(Phys.org) —Researchers have developed a new enzymatic process intensification technology that is one of only a few technologies available for accelerating the rate of an enzyme reaction.
Drs Emma Emanuelsson and Darrell Patterson developed the 'Spinning Cloth Disc Reactor' (SCDR) in the University of Bath's Department of Chemical Engineering.
The SCDR is simple: based on extending the principles of the conventional Spinning Disc Reactor (SDR), the SCDR also uses centrifugal forces to allow the spread of a thin film across a spinning horizontal disc; however this disc has a cloth with immobilized enzyme resting on top of it.
The SCDR therefore produces a flow of thin film both on top of, as well as through the enzyme-immobilised cloth, providing a large interfacial surface area for the reaction.
Dr Patterson says, "Our work has shown that this system produces enhanced reaction rates compared to conventional enzyme reaction systems. Our initial work has been on the conversion of a simple oil system (tributyrin hydrolysis), which shows us if the reactor could be used practically for the treatment of oily wastewaters for example. We found that the conversion and reaction rates in the SCDR were significantly higher than that in a conventional batch stirred tank reactor under comparable conditions. The SCDR was also simple to control – disc/cloth spinning speed and reactor feed flow rate gave good control of reaction rate and conversion."
Dr Emanuelsson adds, "Many enzyme reactors suffer from a loss of enzyme activity over many cycles of reaction due to deactivation – and one would perhaps expect this to be the case in a rotating reactor, where enzymes would be deactivated by shear.
"However, the most exciting result is that the immobilized lipase showed excellent stability to repeat reactions in the SCDR: for the tributyrin system, 80 per cent of the original lipase activity was retained after 15 consecutive runs."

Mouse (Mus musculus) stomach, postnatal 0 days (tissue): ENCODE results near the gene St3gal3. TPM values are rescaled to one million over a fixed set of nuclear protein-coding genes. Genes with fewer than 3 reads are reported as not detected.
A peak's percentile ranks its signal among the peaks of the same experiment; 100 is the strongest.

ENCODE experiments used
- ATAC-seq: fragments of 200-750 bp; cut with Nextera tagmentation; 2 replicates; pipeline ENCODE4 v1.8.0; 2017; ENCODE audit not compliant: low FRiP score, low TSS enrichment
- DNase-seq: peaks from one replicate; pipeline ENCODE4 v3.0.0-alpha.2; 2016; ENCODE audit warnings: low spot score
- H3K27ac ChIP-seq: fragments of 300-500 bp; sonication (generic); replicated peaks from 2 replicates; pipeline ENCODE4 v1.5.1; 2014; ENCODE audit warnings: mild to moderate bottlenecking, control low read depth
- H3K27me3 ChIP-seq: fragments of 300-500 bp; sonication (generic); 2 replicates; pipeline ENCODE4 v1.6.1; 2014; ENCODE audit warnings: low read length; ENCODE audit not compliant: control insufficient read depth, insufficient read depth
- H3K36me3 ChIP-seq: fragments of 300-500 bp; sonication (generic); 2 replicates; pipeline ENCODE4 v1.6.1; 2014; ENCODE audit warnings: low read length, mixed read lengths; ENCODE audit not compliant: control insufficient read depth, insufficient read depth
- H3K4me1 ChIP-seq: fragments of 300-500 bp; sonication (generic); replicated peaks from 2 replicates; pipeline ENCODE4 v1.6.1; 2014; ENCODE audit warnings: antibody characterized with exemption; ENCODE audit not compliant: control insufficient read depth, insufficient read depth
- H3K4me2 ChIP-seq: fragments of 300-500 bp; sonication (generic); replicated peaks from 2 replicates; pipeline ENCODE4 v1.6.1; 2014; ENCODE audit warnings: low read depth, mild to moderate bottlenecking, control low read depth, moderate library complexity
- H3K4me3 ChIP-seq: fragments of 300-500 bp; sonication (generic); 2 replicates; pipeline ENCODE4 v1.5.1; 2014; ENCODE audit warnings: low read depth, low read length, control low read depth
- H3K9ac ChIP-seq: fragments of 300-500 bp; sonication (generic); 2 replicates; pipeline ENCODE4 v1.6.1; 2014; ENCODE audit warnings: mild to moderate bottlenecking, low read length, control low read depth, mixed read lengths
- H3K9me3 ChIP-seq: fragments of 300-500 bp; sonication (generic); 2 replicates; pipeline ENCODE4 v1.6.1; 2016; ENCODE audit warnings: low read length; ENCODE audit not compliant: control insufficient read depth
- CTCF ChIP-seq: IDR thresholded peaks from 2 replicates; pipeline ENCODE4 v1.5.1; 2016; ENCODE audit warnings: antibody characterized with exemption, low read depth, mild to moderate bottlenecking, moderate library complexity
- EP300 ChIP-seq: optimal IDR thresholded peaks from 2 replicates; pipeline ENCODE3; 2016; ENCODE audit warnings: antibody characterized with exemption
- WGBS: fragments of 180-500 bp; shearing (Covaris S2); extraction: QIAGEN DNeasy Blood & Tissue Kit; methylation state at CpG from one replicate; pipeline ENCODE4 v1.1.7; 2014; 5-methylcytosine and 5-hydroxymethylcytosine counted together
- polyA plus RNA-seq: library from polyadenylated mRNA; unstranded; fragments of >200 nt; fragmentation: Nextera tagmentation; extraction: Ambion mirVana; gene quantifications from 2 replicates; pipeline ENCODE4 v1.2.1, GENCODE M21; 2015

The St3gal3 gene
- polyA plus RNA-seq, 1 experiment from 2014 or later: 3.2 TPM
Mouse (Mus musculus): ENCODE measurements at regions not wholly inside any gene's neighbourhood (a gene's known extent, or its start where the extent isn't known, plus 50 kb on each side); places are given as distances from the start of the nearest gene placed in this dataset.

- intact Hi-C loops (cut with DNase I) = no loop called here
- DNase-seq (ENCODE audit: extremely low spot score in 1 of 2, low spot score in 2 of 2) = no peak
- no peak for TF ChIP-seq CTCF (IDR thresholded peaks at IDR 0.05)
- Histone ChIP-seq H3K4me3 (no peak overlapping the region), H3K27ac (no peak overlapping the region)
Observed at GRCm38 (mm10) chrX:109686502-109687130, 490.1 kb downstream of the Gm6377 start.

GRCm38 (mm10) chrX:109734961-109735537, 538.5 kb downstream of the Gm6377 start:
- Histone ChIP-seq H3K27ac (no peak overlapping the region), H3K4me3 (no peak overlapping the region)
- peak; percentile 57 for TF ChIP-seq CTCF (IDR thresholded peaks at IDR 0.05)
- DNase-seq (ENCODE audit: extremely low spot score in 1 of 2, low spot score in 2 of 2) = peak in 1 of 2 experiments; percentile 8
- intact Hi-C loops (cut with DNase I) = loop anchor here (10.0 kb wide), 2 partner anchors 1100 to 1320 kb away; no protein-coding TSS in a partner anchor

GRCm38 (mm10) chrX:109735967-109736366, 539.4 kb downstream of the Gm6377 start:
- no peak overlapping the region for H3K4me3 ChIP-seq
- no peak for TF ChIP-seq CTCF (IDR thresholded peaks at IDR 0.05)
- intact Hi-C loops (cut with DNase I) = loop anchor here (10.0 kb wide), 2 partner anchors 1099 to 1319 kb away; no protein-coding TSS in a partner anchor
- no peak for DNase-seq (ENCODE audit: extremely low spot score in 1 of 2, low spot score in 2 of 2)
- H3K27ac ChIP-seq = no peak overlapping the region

The team has also demonstrated the robustness of the SCDR to industry relevant feeds through the successful hydrolysis of different vegetable oils at reaction rates five times higher than other reactors.
Furthermore, a residence time distribution and flow analysis study showed that the SCDR is not quite like other rotating reactors – such as conventional spinning disc reactors and rotating packed bed reactors.
Dr Patterson said: "Our results have shown that the SCDR is a separate class of spinning disc-type reactor for process intensification. We have called this new reactor class 'spinning mesh disc reactors' (SMDRs), which enables any type of mesh (i.e. not just cloths) with an unbound top surface on a spinning disc to be included within this new reactor classification.
"Overall, our results indicate that the SCDR is an innovative, superior and robust technology for enhancing enzyme reactions, taking enzyme reactors beyond the current state-of-the-art. This concept can readily be extended to other enzyme-catalyzed reactions, where enhanced mass transfer and enzyme stability is needed."
"We are currently looking at biodiesel synthesis and pharmaceutical reactions to extend the applications, but we are more than happy to test this new reactor on other reactions if there is interest from others."
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More information: Feng, X., Patterson, D. A., Balaban, M. and Emanuelsson, E. A. C., 2014. "Characterization of liquid flow in the spinning cloth disc reactor : residence time distribution, visual study and modeling." Chemical Engineering Journal, 235, pp. 356-367. www.sciencedirect.com/science/article/pii/S1385894713011960